Thank you… You’re Wacom.

One of my biggest bugbears when it comes to digitizing pencil scratchings is that I have to do my sketching on paper, get my phone out, take a photo – with a black piece of paper underneath to hide the stuff on the other side – then transfer that via bluetooth to my machine, process it through Gimp to get rid of the noise and stuff, despeckle, desaturate and use the threshold command to get the ‘black and white’ levels, mask one over the over to retain the gradient of the pencil or pen, and, finally, use my clumsy mouse for shading and colouring.

Ouch.

I’ve been drawing with a mouse since the old 286, and it’s fine and fair enough for this and that but, really, what I’ve been after is a way to draw / sketch / paint directly into the machine.

Intuous Art by Wacom

There I was, at Officeworks, looking for a present, when I saw this little puppy looking at me with sad eyes:

cth490k_galleryimage_1_600x600_emea.jpgI thought, “Nah. Nahhhhh.”

I did a skip around the store, found the present and was about to leave. I looked back. It was still there. “Take me home,” it said, not forcefully, not appealingly, just sagely.

“Take me home. Use me. I’m what you’ve been looking for.”

I have an old (ooooold) Wacom pen and tablet thing. As a pointing device, it was great. As a drawing tool, no good. Naturally I was skeptical about this one. But times change, technology improves, things get better, kinks get ironed out.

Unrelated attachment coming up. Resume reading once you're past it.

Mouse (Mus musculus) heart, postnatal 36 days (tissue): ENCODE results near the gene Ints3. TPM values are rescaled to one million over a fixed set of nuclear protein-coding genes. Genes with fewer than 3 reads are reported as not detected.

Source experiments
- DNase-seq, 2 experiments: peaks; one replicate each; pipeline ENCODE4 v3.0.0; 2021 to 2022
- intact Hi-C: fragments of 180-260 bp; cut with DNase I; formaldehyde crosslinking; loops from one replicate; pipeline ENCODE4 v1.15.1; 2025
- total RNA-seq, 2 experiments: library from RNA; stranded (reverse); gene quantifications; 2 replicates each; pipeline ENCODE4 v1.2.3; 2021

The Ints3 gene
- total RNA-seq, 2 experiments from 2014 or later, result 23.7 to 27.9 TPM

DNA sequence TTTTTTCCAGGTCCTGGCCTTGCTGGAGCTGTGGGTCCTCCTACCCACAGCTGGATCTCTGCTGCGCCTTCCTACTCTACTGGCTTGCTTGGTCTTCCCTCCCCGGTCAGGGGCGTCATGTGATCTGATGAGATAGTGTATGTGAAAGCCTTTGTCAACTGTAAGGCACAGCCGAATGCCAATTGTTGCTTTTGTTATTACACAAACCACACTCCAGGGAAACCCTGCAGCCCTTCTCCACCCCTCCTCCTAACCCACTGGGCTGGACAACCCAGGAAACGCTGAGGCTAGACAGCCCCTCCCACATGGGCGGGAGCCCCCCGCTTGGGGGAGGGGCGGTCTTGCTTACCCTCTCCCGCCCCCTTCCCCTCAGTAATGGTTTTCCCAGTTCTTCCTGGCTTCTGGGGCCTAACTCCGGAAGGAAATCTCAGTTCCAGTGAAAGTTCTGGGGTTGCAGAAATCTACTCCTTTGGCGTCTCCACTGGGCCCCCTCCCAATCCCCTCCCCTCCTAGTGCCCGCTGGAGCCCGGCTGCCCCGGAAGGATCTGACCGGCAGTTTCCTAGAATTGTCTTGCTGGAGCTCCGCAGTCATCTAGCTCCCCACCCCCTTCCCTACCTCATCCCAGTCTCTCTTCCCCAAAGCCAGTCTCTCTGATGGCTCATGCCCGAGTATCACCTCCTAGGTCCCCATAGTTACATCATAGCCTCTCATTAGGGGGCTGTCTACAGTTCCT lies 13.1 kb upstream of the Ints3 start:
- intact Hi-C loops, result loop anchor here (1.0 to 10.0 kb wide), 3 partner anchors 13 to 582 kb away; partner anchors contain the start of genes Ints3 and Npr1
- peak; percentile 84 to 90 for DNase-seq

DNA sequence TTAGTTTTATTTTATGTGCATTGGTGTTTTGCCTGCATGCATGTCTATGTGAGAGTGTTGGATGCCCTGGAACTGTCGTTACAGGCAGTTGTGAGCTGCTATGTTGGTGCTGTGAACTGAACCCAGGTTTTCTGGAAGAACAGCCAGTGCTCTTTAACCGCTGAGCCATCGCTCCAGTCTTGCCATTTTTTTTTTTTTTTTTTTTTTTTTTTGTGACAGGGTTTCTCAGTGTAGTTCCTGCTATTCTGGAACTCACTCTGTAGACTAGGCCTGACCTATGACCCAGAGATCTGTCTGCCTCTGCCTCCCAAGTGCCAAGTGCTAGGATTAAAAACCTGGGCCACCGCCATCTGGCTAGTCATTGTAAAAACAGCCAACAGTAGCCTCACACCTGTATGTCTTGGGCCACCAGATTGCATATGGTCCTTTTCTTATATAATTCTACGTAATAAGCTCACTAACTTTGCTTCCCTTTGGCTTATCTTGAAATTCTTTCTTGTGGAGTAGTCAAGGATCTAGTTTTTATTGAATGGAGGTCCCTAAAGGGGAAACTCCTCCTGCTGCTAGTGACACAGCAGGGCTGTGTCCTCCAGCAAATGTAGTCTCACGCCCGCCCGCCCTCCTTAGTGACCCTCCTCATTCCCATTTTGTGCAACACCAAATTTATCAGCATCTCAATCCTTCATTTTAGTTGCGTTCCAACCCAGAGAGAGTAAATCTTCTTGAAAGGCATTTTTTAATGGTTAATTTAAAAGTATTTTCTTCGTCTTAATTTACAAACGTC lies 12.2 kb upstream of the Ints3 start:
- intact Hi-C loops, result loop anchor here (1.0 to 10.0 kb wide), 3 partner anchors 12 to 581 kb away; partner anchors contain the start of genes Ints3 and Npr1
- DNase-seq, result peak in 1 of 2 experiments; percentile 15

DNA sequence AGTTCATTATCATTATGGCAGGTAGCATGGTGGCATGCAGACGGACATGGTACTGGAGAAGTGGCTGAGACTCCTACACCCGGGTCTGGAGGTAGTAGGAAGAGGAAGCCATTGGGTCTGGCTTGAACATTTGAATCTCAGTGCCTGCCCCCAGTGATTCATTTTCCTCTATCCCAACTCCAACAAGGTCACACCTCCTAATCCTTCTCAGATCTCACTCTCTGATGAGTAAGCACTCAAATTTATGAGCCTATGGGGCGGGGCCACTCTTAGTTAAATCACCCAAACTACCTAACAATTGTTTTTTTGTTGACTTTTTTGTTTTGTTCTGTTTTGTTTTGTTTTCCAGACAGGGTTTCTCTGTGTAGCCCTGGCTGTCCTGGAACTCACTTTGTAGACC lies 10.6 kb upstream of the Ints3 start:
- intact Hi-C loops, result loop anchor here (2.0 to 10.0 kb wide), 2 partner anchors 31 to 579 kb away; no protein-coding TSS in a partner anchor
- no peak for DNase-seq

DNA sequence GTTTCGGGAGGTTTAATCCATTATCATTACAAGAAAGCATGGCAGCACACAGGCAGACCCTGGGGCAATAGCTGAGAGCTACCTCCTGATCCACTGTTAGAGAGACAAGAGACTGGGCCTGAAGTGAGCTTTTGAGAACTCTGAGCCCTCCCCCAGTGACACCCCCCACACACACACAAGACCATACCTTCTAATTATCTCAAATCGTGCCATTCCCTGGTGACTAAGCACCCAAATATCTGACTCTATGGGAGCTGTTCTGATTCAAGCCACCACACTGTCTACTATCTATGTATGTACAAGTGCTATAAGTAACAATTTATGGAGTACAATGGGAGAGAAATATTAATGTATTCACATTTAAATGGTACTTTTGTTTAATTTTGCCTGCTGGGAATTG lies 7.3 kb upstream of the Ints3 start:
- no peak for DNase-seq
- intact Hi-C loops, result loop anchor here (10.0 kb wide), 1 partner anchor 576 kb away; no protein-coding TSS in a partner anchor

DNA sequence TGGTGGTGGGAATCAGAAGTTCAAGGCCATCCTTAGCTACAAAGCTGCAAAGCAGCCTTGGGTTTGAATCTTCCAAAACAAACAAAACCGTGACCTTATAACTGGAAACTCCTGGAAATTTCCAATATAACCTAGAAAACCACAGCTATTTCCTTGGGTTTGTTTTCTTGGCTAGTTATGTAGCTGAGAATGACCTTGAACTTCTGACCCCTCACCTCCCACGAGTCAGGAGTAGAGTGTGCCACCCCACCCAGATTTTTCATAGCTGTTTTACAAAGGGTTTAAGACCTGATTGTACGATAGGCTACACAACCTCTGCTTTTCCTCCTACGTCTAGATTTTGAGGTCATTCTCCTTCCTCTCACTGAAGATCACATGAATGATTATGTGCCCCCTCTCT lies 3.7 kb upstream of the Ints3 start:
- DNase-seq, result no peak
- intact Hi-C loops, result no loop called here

I thought, “OK.”

The rest is history. And, I have to say, it’s awesome. It came with a Corel painting software with which it integrates perfectly. It responds to finger pinching, so I can move the virtual ‘paper’ around, or zoom in and out, without having to leave the pad.

But the really cool thing is that it’s pressure sensitive, so if I want to make light strokes, the corresponding lines are light. Push down and make darker, stronger strokes. The result is a very natural looking stroke for pens and pencils, even watercolours, oils and acrylics.

Blending and shading, as you can imagine, comes out tops. In Gimp, it’s not so great because it doesn’t respect the pressure sensitivity, but pop the picture into Corel and it’s like liquid. I can shade gently, I can shade hard, I can smear this bit, scratch that bit, and even layer it all.

Needless to say, I’m going to be spending some time with this little pooch to make the artwork for Grosvenor Lane Ghost. My pictures will have a lot of chiaroscuro, contrasting light and dark, so I’ll be working on shadows and shines a lot, lanterns, old fireplaces, that sort of thing.

What do you know? I haven’t been excited by technology for a while.

On a side note, I’ve found that this is pretty cool for my little Boy as well: I showed him how to paint with it, how to change the colours and make shapes and things. He’s still getting the hang of it, of course, he hasn’t actually mastered holding a pen properly, but he loves how Daddy can draw him a dragon or a car or a train or a tree or a face or a cat, and he can ‘colour them in’.

Bugger. Can’t stick it on the fridge.Mini Jeztyr Logo